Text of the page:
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Comment Re:I'm shocked, SHOCKED! (Score 2) 190

I don't accept that at all. Electric cars need servicing, new tyres, brakes, repairs, body work and spare parts. They need firmware updates, diagnostics, battery changes too. And of course there are second hand sales. There is plenty of business for an aftermarket to provide. It may well be that Tesla has to sell / licence the training, tools and software to do some of this but that doesn't stop dealers from offering the service.

Speaking in an absolute sense, you are right. Even electric cars need servicing.

Be practical, though. We aren't talking about just a few degrees of difference between electric cars and old-fashioned cars. The difference will prove to be huge.

Imagine an gasoline car but then remove the piston rings, gaskets, timing chain, water pump, starter motor and alternator (both of which mysteriously often fail), fuel pump, carburetor or fuel injectors. Petroleum burning vehicles have a level of complexity that is an order of magnitude greater than electrical cars. Of course they are going to fail more and require more frequent servicing.

In the long run, this debate will be moot. People buy whatever is cheapest up front. In the end, the fewer moving parts a device has, the cheaper it is. Count the moving parts.

The reason some Americans are concerned about this situation is because there is the very real possibility that in 20- or 30-years we could be stuck with automotive distribution regulations that are comically and expensively out of kilter with reality. Here in the colonies, business and government are often the same thing.

Comment Re:bathtub curve applies (Score 1) 602

I've installed three GU10's at my house. Before, though, I did a TON of research, including tear-downs.

Most of the different GU10 vendors on Amazon are cheap Chinese crap-makers with names like Sunthin and Triangle or whatnot. I went ahead a paid a lot more for Philips brand.

https://www.youtube.com/watch?...

Comment Re:what happens when the batters wears out? (Score 3, Insightful) 398

The overall maintenance schedule is ridiculously light. No $600/year checkup. No oil changes. It's pretty much just cabin air filters and brakes.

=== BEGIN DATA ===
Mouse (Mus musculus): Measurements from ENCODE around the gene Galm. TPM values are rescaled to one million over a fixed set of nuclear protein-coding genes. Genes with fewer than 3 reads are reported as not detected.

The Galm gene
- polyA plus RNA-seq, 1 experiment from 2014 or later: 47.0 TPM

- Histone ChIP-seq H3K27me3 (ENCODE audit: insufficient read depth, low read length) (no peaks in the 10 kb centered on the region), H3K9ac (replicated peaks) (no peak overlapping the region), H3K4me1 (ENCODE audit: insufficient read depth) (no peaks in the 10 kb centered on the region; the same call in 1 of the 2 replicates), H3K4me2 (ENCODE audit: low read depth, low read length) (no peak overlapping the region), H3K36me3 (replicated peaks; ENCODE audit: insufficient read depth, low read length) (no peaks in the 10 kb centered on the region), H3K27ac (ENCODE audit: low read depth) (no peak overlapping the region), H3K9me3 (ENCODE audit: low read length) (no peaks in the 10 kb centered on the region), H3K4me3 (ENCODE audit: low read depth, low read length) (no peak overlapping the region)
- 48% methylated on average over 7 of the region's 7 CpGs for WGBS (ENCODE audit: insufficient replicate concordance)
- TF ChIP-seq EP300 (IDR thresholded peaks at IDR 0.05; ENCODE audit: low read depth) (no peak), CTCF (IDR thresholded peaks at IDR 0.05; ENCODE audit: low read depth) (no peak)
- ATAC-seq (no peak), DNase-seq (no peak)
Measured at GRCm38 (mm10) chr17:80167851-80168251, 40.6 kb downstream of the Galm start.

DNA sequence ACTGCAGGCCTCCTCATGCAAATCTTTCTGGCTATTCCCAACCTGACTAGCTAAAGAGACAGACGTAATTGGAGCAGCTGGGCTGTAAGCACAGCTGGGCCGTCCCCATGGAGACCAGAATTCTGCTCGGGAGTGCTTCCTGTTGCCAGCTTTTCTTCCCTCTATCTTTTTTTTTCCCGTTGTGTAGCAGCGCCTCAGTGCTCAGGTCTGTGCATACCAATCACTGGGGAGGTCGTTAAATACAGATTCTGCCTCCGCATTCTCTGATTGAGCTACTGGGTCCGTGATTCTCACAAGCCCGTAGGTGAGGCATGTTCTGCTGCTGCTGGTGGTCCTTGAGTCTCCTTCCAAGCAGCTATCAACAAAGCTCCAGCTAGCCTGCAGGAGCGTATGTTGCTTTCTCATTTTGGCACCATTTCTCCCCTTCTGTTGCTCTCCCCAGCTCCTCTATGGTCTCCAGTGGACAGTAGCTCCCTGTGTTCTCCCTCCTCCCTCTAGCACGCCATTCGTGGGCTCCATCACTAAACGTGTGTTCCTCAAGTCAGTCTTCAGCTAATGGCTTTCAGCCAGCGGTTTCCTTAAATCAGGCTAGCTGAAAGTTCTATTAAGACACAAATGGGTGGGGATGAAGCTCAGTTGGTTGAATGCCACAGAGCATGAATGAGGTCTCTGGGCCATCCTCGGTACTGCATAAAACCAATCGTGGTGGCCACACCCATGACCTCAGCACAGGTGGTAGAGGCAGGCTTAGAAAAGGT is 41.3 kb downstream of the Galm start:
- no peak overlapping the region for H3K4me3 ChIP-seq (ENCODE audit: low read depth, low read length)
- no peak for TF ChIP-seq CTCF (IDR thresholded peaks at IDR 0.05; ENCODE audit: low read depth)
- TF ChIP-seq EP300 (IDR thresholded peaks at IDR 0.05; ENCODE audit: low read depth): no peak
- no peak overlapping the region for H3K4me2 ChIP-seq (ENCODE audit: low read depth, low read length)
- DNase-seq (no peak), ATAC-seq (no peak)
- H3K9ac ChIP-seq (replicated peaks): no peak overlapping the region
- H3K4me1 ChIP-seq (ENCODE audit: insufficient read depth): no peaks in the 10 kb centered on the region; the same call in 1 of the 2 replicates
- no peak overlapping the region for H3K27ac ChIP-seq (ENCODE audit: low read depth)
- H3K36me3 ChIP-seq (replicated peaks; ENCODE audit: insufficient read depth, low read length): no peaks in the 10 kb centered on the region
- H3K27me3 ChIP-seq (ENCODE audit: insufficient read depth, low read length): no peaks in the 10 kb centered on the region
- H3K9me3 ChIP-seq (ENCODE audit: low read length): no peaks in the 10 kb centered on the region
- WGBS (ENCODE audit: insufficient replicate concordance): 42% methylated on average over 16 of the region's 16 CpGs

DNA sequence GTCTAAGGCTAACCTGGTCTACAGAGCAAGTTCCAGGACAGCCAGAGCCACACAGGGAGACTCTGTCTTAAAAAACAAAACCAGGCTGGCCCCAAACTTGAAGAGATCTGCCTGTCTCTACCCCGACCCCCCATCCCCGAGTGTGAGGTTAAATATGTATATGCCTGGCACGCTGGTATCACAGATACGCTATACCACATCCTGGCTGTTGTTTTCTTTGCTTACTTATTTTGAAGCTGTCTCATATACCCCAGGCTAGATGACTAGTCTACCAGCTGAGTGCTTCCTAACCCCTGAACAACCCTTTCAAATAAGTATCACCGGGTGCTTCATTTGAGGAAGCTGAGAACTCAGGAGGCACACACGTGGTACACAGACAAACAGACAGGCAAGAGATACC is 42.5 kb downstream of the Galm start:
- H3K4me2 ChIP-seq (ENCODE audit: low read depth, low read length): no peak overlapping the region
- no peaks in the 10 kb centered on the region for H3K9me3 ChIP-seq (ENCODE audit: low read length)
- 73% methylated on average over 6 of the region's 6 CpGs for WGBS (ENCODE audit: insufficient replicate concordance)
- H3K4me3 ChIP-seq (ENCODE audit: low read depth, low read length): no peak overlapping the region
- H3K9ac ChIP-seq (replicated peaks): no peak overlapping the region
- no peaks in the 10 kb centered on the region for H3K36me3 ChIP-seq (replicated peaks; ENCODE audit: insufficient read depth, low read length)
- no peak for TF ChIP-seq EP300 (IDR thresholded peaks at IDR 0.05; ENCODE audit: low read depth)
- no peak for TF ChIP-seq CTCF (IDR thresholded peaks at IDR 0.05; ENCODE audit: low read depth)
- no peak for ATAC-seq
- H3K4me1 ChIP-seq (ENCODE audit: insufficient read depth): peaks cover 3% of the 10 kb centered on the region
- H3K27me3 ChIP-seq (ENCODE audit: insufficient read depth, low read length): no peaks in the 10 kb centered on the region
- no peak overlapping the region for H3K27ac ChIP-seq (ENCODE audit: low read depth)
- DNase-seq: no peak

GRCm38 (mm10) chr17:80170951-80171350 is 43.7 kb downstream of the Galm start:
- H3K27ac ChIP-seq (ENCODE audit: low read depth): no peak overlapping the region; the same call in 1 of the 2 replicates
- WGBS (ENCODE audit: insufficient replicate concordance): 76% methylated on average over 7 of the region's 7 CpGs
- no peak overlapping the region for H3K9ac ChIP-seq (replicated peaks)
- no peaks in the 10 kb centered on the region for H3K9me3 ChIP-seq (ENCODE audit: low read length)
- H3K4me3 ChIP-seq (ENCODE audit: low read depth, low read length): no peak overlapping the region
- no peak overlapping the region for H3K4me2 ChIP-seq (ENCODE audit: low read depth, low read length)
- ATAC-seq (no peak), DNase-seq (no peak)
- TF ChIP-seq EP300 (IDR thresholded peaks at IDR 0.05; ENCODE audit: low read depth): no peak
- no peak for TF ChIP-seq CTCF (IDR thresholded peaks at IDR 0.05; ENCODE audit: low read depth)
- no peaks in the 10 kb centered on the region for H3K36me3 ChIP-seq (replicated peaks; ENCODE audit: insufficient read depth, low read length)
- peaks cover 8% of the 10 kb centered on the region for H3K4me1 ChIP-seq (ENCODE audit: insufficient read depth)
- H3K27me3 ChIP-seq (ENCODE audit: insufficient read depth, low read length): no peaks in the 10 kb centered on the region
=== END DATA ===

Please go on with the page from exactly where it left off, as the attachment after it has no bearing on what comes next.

Which is why dealerships in the various U.S. states have been fighting Telsa so vigorously. The Leaf doesn't scare them... yet.

There's a lot of money to be lost in empty service bays.

Comment Re:Oh noes, I can't drive X miles (Score 2) 398

Everything is relative... In west Texas, pickup trucks with dual fuel tanks are not unheard of.

Urban drivers (most the the US population) would still be well-served by an electric vehicle.

Most people are more than willing to pay for more than they need, which explains a lot about cell phone data plans and such.

Comment Air-Condition Compressors (Score 1) 250

I know a couple people in Austin who've paid for air-conditioning techs to "fix" their AC. It turns out that a relays in the compressor boxes outside their homes are caked with dead ant bodies, creating an insulating layer. Kinda pisses people off that nothing is actually broken but the service bill is tendered, just the same. ...and, of course, it's 100-degrees outside so it does need to be dealt with promptly.

Comment Re:Did TWC see this coming? (Score 1) 72

You should have seen Charter drop prices from $75/m to $30/m within 3 days of another ISP announcing fiber. Too bad the naked 30Mb was only for new customers and for me to get the deal, I would have to bundle in a ton of extra channels and phone and a 2 year contract with a $300 cancellation fee.

Wonderful story, and EXACTLY why I avoid long-term contracts with all of the energy that I can muster. Long-term contracts are great for service providers but very bad for customers, regardless of the "discounts" that they are promising you get. Once you are in a contract, you are their bitch.

I want my service providers (not just ISPs but providers of all stripes) to wake up every morning, wondering what they will to do to keep my business -- I want to be a new, potential customer every day.

--Richard

Comment Re:Smack the Incumbents! (Score 1) 72

It is good to point out the Austin has Grande Communications, which actually has pretty good service for the price. The problem is they have limited coverage.

Grande coverage is so limited that no one I know has it -- not a single person. Maybe someone in Round Rock gets Grande but I know only a couple people out there and they use TW.

No, effectively Austin has just two large ISPs providing service and controlling the market: TimeWarner and ATT. They both pretty much suck.

Our OS who art in CPU, UNIX be thy name. Thy programs run, thy syscalls done, In kernel as it is in user!

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